Presbyweb had an article linked from the Guardian today called No wonder atheists are angry: they seem ready to believe anything. It focuses on a British program about Richard Dawkins, someone I put decisively in the camp of a secular fundamentalist. The author's closing paragraphs:
Let's be clear: it's absolutely right that religion should be subjected to a vigorous critique, but let's have one that doesn't waste time knocking down straw men. It's also right for religion to concede ground to science to explain natural processes; but at the same time, science has to concede that despite its huge advances it still cannot answer questions about the nature of the universe - such as whether we are freak chances of evolution in an indifferent cosmos (Dawkins does finally acknowledge this point in the programmes).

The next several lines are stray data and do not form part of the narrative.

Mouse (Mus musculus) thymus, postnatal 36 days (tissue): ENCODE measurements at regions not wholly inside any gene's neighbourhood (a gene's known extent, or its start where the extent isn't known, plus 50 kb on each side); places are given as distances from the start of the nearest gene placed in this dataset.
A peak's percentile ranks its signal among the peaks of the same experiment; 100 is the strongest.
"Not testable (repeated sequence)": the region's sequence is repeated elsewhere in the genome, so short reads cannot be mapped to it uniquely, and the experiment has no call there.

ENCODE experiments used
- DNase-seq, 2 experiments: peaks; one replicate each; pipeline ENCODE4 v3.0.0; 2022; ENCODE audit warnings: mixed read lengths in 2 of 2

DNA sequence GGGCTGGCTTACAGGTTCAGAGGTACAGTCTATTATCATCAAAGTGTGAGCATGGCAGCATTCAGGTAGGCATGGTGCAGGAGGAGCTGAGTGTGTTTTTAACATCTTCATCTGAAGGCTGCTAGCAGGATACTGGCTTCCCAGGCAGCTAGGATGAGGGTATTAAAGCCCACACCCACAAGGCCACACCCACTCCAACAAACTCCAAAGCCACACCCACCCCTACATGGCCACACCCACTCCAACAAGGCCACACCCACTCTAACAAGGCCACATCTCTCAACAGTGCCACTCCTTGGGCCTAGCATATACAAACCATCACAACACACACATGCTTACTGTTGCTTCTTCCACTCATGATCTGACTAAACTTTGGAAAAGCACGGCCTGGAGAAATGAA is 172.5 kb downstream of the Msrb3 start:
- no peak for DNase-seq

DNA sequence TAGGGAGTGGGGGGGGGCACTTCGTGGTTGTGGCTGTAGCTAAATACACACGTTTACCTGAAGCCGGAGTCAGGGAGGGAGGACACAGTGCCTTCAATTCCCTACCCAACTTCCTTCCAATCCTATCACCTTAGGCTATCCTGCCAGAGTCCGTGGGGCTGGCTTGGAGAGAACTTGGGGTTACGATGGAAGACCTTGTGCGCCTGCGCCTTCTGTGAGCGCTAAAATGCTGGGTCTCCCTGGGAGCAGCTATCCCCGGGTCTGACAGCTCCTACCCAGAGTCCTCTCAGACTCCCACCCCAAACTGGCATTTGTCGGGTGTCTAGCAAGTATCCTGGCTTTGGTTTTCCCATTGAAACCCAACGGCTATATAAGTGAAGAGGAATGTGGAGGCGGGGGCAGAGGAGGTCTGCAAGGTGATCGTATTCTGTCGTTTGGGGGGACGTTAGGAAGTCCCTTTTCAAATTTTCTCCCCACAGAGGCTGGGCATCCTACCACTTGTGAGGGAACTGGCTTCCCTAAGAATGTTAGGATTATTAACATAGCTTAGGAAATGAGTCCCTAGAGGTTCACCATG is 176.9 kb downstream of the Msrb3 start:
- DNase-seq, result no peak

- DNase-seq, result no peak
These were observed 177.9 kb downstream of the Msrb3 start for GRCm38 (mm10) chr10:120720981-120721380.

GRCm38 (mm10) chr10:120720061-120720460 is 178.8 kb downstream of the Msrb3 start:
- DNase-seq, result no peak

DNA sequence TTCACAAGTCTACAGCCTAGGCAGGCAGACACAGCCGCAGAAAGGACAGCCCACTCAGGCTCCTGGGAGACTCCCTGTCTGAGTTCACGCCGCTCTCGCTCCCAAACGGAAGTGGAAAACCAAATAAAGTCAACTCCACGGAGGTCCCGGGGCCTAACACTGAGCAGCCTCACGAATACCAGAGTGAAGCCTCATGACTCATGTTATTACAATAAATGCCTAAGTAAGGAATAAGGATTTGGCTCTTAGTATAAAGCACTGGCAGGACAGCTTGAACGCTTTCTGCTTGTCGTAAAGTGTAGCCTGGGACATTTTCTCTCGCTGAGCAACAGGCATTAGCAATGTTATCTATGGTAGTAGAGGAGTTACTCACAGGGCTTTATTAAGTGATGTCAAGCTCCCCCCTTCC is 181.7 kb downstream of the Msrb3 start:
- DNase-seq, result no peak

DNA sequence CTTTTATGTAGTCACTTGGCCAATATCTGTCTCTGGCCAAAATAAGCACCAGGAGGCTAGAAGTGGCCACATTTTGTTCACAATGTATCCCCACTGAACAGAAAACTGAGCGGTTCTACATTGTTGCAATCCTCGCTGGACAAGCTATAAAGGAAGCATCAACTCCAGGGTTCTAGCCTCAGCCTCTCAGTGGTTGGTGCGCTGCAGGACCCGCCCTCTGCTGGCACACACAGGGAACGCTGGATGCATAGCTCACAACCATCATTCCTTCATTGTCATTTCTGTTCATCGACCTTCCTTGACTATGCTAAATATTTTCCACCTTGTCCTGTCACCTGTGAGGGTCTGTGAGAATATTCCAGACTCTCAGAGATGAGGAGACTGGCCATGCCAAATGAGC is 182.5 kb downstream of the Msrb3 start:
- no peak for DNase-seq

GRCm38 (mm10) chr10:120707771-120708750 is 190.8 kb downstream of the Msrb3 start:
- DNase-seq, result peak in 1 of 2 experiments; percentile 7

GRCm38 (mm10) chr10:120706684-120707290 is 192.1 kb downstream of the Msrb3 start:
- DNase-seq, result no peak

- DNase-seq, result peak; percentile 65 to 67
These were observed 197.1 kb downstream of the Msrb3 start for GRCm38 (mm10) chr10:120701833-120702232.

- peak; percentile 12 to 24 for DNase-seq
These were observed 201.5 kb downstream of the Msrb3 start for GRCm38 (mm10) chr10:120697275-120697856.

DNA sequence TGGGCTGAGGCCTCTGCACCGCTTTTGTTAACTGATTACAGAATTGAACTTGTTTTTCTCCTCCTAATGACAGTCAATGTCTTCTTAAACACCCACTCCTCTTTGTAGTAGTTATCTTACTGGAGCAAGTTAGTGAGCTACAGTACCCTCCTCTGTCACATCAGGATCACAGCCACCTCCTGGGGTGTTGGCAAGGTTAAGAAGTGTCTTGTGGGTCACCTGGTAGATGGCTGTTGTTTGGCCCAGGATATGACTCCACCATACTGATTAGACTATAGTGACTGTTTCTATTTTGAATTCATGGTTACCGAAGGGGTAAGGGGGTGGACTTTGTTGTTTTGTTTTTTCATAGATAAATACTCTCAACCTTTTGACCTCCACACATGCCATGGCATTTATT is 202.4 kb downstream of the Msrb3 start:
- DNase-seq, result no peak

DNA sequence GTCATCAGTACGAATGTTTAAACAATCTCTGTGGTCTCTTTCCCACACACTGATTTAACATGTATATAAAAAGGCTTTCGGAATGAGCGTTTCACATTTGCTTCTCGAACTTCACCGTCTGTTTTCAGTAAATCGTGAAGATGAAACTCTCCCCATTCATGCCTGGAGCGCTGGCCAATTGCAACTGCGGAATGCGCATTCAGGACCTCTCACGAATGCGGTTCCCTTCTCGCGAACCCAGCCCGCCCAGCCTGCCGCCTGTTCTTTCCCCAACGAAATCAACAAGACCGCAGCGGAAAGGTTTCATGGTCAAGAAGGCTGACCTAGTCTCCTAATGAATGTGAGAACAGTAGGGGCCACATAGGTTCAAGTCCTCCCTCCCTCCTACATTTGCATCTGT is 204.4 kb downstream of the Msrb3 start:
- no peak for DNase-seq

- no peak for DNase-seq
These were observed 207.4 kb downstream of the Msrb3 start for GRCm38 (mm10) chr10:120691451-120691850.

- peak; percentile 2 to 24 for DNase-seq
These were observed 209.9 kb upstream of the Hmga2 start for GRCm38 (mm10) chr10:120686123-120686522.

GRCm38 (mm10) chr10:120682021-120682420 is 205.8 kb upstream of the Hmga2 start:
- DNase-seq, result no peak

Dawkins seems to want to magic religion away. It's a silly delusion comparable to one of another great atheist humanist thinker, JS Mill. He wanted to magic away another inescapable part of human experience - sex; using not dissimilar arguments to Dawkins's, he pointed out the violence and suffering caused by sexual desire, and dreamt of a day when all human beings would no longer be infantilised by the need for sexual gratification, and an alternative way would be found to reproduce the human species. As true of Mill as it is of Dawkins: dream on.
If Pat Robertson is a poster child for Christian fundamentalism, then surely Dawkins is one for secular fundamentalism.